Its first New York shop, located at 185 Columbus Avenue, near 68th Street has hundreds of bottles and dozens of mustards to choose from. A new shop at 927 Broadway in the Flatiron area opened in 2016. Overseen by Mustard Sommelier, Pierette Huttner, you can also purchase mustard on tap from $25 for a 4.4 oz jar to $99 for an 18.6 oz jar.
In addition to their specialty Mustard shop, they had a Maille Mustard Mobile here in New York City for Bastille Day last summer.
4. Woeber’s Mustard Still Family Owned Since 1905
Image via Woeber’s Facebook Page
Carol Woeber arrived in Springfield, Ohio from Germany in 1905, bringing with him his family Mustard recipes and his knowledge of the art of mustard making. His business began from home, making the Mustard in his kitchen and selling it door-to-door by horse and buggy. As Woeber’s popularity increased, his son joined the business, introducing additional products. They now have a lengthy list of Mustard products, including the popular Mister Mustard brand. Still family owned and operated today, they are now in their third generation.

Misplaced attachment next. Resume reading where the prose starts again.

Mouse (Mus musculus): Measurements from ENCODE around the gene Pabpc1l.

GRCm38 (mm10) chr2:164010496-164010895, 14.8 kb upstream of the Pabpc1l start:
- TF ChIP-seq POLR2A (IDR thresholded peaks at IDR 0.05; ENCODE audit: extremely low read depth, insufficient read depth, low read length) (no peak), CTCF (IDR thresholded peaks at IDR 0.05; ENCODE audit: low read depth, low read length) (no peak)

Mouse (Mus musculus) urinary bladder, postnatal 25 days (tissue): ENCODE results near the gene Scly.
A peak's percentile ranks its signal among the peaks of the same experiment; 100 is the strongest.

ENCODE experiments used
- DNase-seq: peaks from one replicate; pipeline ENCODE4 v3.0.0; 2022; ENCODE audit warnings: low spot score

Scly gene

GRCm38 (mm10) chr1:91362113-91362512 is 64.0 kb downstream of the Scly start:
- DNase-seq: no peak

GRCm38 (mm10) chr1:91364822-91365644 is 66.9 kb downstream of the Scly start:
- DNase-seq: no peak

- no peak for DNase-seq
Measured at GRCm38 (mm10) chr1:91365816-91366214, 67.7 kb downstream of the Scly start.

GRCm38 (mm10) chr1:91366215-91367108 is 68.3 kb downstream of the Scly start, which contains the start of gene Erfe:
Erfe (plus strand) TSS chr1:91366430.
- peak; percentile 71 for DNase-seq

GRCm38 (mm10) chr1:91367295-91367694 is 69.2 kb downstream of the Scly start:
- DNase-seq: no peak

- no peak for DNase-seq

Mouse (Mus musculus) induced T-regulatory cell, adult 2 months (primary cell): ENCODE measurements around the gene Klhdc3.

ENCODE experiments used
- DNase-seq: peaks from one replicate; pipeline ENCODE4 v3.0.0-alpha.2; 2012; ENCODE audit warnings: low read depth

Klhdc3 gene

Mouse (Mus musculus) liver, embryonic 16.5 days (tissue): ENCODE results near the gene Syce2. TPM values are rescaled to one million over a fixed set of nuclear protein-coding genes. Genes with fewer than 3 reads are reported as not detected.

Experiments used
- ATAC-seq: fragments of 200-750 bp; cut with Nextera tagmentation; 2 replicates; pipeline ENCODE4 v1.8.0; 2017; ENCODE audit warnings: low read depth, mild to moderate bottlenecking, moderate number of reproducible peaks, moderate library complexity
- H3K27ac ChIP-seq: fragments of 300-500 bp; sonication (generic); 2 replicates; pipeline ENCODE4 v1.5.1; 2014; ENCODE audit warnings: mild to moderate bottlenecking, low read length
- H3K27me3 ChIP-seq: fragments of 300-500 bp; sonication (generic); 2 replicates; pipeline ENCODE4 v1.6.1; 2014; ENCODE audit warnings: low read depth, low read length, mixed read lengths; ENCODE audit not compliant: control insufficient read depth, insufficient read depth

3. Plochman’s Mustard Originated in Chicago in 1852
Photograph Courtesy of Plochman’s
Moritz Plochman emigrated to Chicago from Germany in 1852. As a trained chemist, he set his sights on mustard, and a local company by the name of Premium Mustard Mills, which he bought in two years. As the company began to grow, as did Moritz’s family, he moved the company near Lake Michigan. By the 1930s, his son Carl took the helm and, expanding again, moving to Cicero, a town just west of Chicago.
In 1957, they began selling their Mustard in a distinctive yellow squeeze barrel, which they received a Trademark for in 1971 under the leadership of the next generation, Carl Jr. In 1985, Kosciusko brand Mustard joined their family, as Carl Plochman III became CEO. Today they are owned by HACO, a food manufacturer headquartered in Gumligen, Switzerland.
2. Annie’s Homegrown Organics Founded in 1989